printCafe vs. PrintTalk--Waging a PrintWar?
printCafe is also in agreement, and stresses that PCX should not be viewed as a standard by the industry. "PCX was never intended to be any kind of a standard. It is simply an outlining of the method by which people could interchange data with our solutions," notes Olin.
Although neither PrintTalk nor printCafe see themselves in the standards business, both are involved and contributing to larger standards organizations such as CIP4, the JDF standards organization. "We're really trying to be citizens of the industry at large," says Walker. He notes that PrintTalk was recently recognized by CIP4 for its contributions to the intent portion of JDF, which is the front-end description component of JDF. "Six to eight months ago, the intent portion of JDF needed a lot of development. It was just a concept at that point. Now, it's fleshed out and is a fairly complete specification that has been adopted by CIP4 into JDF."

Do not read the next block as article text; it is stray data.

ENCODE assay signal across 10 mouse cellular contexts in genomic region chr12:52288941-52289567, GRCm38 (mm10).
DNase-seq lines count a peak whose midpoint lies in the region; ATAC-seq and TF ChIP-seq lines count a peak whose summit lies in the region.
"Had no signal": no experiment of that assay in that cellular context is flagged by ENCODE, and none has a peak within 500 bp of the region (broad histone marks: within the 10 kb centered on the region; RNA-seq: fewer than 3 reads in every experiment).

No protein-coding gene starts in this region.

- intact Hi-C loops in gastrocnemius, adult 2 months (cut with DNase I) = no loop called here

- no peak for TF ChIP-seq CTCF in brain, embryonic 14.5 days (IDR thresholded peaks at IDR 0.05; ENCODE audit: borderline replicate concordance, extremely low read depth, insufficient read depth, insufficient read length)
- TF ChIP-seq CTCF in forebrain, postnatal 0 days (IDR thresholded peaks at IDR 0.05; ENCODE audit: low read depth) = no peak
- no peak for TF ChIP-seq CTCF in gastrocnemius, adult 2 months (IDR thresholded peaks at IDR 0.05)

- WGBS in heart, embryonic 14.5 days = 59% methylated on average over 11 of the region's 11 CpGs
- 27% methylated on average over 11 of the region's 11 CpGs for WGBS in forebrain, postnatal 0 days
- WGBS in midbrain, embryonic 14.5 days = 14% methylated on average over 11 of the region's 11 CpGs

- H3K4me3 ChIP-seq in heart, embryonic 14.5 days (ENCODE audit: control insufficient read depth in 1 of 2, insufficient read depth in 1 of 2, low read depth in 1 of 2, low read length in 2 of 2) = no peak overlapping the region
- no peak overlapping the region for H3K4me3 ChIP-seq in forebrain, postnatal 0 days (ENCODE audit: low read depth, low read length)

JDF is central to both PrintTalk and printCafe's PCX integrations. The PrintTalk implementation relies on both JDF and cXML. "JDF is excellent at describing the printed piece, but it doesn't say what we are doing with the print piece. Are we asking for a quote? Is it a change order or a catalog order? There is no mechanism for doing that within JDF," Mekis explains.
However, you can add that mechanism by wrapping JDF in cXML. cXML is a communications infrastructure for e-commerce. It's intended to support goods that are bought and sold on the Internet. printCafe's PCX, which is based on XML.1, also relies on JDF, cXML, as well as EDI standards.
From PrintTalk's inception, its data interchange has been free and open to anyone who is interested. "PrintTalk is about the free exchange of information," says Mekis. "From day one, it was important for us that it be based on open standards. We were not going to develop something in a closet that you had to have a license to touch."